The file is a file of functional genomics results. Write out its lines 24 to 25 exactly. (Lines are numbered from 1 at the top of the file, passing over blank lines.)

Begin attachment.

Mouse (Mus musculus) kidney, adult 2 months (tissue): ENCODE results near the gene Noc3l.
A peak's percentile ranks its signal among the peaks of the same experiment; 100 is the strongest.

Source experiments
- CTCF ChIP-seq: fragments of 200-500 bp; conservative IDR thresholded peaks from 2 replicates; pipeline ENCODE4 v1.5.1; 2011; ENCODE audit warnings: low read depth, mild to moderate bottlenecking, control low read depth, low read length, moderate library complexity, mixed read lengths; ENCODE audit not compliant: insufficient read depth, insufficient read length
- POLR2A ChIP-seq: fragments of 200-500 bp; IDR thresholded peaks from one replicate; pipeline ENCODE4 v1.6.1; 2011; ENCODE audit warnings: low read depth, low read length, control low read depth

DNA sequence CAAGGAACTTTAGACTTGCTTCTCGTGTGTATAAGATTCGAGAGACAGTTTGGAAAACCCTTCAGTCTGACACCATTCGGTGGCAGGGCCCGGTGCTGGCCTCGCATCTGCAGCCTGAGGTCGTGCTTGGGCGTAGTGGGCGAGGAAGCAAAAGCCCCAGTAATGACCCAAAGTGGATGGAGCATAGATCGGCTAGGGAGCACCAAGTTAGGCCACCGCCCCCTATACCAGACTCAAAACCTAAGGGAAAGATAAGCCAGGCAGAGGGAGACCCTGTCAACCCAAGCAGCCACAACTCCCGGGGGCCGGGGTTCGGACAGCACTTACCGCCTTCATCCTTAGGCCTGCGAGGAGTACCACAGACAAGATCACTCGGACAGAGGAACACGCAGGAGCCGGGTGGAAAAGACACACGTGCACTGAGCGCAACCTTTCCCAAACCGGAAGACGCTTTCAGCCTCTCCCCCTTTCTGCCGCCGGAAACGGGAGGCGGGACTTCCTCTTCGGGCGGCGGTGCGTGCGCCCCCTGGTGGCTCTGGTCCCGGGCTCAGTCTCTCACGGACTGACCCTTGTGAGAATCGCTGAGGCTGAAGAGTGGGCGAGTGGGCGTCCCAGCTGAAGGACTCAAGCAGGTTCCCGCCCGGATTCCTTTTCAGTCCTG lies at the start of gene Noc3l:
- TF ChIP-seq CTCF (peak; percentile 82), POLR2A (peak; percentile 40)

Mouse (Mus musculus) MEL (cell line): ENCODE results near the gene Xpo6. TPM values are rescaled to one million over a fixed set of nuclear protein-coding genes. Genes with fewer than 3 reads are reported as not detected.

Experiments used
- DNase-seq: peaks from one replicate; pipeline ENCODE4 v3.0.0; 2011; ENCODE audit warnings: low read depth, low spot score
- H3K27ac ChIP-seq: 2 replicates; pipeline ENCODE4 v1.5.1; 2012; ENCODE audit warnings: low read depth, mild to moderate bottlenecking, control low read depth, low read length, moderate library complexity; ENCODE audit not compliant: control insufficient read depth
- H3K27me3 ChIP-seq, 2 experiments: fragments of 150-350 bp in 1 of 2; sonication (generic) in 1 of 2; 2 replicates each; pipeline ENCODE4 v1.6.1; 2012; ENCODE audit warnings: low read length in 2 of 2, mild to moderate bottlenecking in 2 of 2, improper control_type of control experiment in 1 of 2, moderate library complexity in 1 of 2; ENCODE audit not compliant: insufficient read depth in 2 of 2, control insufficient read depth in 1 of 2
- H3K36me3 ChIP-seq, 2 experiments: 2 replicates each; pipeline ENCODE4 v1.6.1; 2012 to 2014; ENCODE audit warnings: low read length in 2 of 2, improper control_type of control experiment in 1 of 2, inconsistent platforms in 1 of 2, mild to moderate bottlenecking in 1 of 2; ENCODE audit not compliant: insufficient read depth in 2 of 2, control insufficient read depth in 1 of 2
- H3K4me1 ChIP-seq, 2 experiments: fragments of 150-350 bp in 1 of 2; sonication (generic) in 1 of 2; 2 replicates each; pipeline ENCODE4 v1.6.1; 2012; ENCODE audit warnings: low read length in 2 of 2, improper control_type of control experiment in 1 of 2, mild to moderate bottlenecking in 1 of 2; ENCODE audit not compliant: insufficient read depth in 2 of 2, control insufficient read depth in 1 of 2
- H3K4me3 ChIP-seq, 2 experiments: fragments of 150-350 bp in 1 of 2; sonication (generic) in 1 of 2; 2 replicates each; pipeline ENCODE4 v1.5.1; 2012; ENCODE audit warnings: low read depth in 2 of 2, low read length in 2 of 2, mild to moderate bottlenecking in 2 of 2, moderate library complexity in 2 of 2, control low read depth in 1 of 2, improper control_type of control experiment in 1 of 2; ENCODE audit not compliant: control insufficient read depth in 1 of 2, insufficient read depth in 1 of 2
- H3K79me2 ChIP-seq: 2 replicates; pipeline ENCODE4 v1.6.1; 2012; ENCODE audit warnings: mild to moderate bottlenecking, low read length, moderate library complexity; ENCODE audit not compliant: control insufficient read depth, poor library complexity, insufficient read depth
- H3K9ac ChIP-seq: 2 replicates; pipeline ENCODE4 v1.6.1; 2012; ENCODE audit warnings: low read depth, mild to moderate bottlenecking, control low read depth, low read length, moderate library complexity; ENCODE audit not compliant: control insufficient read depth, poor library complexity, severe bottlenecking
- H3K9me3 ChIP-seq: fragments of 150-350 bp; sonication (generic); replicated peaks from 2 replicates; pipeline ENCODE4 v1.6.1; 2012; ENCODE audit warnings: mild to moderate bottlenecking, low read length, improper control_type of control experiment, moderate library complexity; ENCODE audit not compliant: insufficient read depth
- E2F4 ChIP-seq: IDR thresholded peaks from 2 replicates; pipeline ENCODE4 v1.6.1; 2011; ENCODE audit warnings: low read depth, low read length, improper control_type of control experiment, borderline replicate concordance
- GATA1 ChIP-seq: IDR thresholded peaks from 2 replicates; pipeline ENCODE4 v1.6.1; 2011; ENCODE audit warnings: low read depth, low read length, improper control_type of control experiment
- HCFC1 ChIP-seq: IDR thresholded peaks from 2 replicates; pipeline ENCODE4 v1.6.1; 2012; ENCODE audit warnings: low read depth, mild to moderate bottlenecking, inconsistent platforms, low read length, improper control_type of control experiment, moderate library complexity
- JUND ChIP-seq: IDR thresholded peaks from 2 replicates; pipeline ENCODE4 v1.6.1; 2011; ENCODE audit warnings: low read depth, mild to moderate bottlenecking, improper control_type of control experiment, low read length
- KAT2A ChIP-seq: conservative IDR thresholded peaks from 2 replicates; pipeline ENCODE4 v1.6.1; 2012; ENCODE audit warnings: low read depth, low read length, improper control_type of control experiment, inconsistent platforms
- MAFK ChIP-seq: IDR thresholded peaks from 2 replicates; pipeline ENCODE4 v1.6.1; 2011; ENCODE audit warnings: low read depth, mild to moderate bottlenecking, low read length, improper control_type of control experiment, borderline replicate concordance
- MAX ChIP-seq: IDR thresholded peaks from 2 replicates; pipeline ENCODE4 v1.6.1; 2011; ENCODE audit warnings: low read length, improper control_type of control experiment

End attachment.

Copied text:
- MAFK ChIP-seq: IDR thresholded peaks from 2 replicates; pipeline ENCODE4 v1.6.1; 2011; ENCODE audit warnings: low read depth, mild to moderate bottlenecking, low read length, improper control_type of control experiment, borderline replicate concordance
- MAX ChIP-seq: IDR thresholded peaks from 2 replicates; pipeline ENCODE4 v1.6.1; 2011; ENCODE audit warnings: low read length, improper control_type of control experiment